Hear why Rules of Civility is Our Book of the Summer.
©2011 Amor Towles (P)2011 Penguin
Narrator monotoned - characters unlikeable - command of languae and ability to create imagery and interesting methaphors admirable but not enough to make story or characters enjoyable.
I really enjoyed the tone of this book. The author brougth the city to life in it's pages. You could just picture these girls out and about around town just trying to figure it all out. I love this story of just an average girl who is anything but. I also like the little attention to detail that help you to conjure what life was like in NYC during the late 30's.
Say something about yourself!
I enjoyed the story very much. It is a debut novel and I generally enjoy them. It is a bit overdone with clever choices of words, but it did not distract from the story. I also enjoyed the narrator; she became Kathryn Kontent. (what a wonderful name) The only disappointment was the end, but will say no more as to not spoil. I could have seen a sequel ??? different story with some of the same characters.
Ratings Guide: 5=Loved it; 4=Liked it A Lot; 3=So So; 2=Didn’t like it; 1=No
I enjoyed the story very much. It is a debut novel and I generally enjoy them. It is a bit overdone with clever choices of words, but it did not distract from the story. I also enjoyed the narrator; she became Kathryn Kontent. (what a wonderful name) The only disappointment was the end, but will say no more as to not spoil. I could have seen a sequel – different story with some of the same characters.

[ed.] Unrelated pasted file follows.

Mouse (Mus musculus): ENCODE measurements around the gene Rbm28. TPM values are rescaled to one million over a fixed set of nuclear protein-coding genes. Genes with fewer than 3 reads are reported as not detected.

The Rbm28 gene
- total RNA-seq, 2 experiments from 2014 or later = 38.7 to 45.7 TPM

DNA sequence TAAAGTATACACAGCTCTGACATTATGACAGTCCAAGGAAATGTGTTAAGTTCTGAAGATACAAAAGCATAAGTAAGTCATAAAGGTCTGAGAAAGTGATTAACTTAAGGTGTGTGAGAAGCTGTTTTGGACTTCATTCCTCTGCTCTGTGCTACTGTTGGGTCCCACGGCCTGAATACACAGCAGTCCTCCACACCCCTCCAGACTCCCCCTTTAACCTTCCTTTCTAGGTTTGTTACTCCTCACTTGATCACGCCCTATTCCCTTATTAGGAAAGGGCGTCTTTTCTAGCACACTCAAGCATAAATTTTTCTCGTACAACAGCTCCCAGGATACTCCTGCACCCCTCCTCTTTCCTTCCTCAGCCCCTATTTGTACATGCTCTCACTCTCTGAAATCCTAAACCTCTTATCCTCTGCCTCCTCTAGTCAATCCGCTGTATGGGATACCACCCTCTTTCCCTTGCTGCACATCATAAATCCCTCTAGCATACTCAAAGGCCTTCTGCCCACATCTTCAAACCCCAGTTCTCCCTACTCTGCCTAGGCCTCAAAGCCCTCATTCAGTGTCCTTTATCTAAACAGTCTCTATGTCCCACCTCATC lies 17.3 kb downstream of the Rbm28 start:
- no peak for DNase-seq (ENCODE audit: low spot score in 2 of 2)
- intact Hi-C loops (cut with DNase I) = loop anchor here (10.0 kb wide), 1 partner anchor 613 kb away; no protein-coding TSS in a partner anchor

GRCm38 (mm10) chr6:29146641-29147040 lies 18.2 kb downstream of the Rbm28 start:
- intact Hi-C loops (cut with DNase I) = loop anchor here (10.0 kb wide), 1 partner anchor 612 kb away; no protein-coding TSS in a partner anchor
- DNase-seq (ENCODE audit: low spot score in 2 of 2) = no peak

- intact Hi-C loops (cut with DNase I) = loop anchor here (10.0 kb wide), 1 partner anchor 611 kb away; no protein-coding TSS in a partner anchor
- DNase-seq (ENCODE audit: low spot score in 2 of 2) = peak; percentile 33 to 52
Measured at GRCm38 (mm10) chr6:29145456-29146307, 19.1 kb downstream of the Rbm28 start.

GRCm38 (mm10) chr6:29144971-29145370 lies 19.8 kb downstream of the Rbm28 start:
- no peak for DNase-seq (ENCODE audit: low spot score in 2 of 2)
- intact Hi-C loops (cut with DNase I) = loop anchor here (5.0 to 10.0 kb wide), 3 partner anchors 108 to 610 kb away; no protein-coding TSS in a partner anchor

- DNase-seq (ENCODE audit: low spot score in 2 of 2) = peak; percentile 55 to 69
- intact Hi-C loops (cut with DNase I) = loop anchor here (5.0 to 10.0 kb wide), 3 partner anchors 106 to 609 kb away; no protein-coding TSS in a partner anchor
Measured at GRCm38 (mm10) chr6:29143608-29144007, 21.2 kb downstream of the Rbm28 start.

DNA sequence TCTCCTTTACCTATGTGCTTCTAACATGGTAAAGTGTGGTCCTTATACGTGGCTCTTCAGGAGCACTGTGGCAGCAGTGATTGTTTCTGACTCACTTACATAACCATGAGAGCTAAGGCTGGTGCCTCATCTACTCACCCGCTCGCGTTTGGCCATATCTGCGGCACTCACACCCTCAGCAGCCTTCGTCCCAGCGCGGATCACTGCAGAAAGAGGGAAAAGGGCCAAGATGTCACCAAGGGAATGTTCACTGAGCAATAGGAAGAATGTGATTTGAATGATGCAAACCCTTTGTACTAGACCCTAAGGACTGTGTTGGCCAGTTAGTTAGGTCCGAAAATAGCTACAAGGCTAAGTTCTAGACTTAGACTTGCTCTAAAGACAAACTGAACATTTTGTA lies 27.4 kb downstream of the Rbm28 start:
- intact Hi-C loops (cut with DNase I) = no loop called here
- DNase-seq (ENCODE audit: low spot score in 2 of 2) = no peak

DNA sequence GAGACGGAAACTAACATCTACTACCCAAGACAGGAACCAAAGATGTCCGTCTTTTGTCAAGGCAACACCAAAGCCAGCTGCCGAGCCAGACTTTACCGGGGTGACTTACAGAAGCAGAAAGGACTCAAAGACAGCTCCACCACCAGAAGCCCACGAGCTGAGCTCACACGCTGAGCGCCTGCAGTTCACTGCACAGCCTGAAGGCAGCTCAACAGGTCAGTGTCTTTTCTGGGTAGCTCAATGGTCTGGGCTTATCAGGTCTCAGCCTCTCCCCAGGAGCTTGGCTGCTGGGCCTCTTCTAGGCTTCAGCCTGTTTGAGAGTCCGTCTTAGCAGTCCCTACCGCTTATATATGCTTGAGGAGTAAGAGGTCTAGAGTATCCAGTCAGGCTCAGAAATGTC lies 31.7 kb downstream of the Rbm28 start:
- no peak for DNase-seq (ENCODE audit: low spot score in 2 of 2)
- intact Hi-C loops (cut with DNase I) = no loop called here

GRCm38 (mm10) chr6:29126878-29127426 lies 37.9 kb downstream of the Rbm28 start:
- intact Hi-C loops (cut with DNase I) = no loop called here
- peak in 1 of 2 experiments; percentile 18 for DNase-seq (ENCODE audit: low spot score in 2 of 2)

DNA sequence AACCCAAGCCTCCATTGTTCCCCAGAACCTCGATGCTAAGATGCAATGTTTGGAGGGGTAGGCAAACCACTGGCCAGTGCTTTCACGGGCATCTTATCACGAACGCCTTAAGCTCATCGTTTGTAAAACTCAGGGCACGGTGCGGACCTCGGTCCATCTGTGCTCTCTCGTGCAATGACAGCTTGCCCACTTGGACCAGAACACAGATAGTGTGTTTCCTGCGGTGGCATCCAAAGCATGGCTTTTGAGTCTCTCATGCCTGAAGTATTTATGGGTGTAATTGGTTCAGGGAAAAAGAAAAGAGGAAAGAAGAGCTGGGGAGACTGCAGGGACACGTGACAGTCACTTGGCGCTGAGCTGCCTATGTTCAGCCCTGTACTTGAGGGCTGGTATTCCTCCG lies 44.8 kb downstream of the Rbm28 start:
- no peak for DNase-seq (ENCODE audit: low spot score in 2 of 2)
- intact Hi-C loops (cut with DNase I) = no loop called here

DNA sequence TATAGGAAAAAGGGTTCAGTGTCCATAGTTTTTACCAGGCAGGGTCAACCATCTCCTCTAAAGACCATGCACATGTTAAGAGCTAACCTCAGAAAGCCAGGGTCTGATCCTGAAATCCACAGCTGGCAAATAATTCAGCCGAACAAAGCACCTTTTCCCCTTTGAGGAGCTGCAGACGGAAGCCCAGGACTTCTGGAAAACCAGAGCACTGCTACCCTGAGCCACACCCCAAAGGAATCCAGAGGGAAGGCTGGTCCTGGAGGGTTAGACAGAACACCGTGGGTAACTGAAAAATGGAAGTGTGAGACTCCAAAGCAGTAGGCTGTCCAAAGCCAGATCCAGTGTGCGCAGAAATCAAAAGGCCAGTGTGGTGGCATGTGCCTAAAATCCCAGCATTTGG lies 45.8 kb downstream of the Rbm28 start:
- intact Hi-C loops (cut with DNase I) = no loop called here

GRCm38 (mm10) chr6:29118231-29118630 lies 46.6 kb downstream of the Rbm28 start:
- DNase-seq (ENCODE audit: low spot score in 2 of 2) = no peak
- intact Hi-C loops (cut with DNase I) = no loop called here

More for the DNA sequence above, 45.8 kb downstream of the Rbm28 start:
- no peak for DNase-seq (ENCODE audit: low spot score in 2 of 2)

Based on the glowing reviews, I couldn't wait to download Rules of Civility: A Novel. Didn't take long to grasp that while the author had the skill to take the reader to another time and place, she couldn't deliver characters to care about, a plot, or anything that made me want to read on. Stuck to this book out of stubborness. About an hour from its end, it drones on in my ear as I type this. I wanted to like this book, and am sad that I can't recommend it to anyone.
Reader, Listener, Optimist
This novel successfully took me to a distant and unfamiliar place and time. When I'm on the streets of New York these days, my mind's eye is often looking for the past, imagining the millions who've walked on every sidewalk or lived in any one of the scores of small apartments. In a place that has so many people, most of them transient, I'm fascinated by all of the life that must have taken place on a given spot.
Armor Towles' novel about one young woman's experiences of Manhattan in the late 30's illustrates what life there might have been like. Other reviewers have said it may not be a perfect picture of the city or it's people at that time, but it is a delightfully credible and believable story.